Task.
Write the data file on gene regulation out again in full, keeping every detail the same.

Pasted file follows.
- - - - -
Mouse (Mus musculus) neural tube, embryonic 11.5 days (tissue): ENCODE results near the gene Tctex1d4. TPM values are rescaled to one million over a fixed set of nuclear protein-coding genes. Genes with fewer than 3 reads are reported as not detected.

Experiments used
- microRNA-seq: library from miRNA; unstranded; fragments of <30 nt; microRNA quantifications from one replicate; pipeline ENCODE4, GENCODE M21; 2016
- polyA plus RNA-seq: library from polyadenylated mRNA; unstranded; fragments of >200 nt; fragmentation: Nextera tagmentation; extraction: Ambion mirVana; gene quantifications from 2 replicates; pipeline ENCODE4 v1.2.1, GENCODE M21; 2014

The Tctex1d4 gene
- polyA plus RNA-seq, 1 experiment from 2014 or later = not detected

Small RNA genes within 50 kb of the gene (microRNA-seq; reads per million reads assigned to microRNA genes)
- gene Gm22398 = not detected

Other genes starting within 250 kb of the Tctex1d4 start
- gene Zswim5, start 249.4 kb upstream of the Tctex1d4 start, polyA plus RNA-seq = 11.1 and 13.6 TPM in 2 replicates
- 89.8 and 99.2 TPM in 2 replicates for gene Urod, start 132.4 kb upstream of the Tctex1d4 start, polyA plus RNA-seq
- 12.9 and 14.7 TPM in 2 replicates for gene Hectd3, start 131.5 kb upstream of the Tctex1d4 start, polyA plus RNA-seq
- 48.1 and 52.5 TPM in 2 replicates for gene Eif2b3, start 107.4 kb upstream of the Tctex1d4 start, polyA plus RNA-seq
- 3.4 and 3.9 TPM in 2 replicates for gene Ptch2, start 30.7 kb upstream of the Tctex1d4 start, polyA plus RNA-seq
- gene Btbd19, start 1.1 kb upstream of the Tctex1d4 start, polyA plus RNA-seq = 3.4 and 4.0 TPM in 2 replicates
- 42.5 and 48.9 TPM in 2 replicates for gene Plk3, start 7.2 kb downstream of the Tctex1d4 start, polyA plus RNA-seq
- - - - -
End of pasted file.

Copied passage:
Mouse (Mus musculus) neural tube, embryonic 11.5 days (tissue): ENCODE results near the gene Tctex1d4. TPM values are rescaled to one million over a fixed set of nuclear protein-coding genes. Genes with fewer than 3 reads are reported as not detected.

Experiments used
- microRNA-seq: library from miRNA; unstranded; fragments of <30 nt; microRNA quantifications from one replicate; pipeline ENCODE4, GENCODE M21; 2016
- polyA plus RNA-seq: library from polyadenylated mRNA; unstranded; fragments of >200 nt; fragmentation: Nextera tagmentation; extraction: Ambion mirVana; gene quantifications from 2 replicates; pipeline ENCODE4 v1.2.1, GENCODE M21; 2014

The Tctex1d4 gene
- polyA plus RNA-seq, 1 experiment from 2014 or later = not detected

Small RNA genes within 50 kb of the gene (microRNA-seq; reads per million reads assigned to microRNA genes)
- gene Gm22398 = not detected

Other genes starting within 250 kb of the Tctex1d4 start
- gene Zswim5, start 249.4 kb upstream of the Tctex1d4 start, polyA plus RNA-seq = 11.1 and 13.6 TPM in 2 replicates
- 89.8 and 99.2 TPM in 2 replicates for gene Urod, start 132.4 kb upstream of the Tctex1d4 start, polyA plus RNA-seq
- 12.9 and 14.7 TPM in 2 replicates for gene Hectd3, start 131.5 kb upstream of the Tctex1d4 start, polyA plus RNA-seq
- 48.1 and 52.5 TPM in 2 replicates for gene Eif2b3, start 107.4 kb upstream of the Tctex1d4 start, polyA plus RNA-seq
- 3.4 and 3.9 TPM in 2 replicates for gene Ptch2, start 30.7 kb upstream of the Tctex1d4 start, polyA plus RNA-seq
- gene Btbd19, start 1.1 kb upstream of the Tctex1d4 start, polyA plus RNA-seq = 3.4 and 4.0 TPM in 2 replicates
- 42.5 and 48.9 TPM in 2 replicates for gene Plk3, start 7.2 kb downstream of the Tctex1d4 start, polyA plus RNA-seq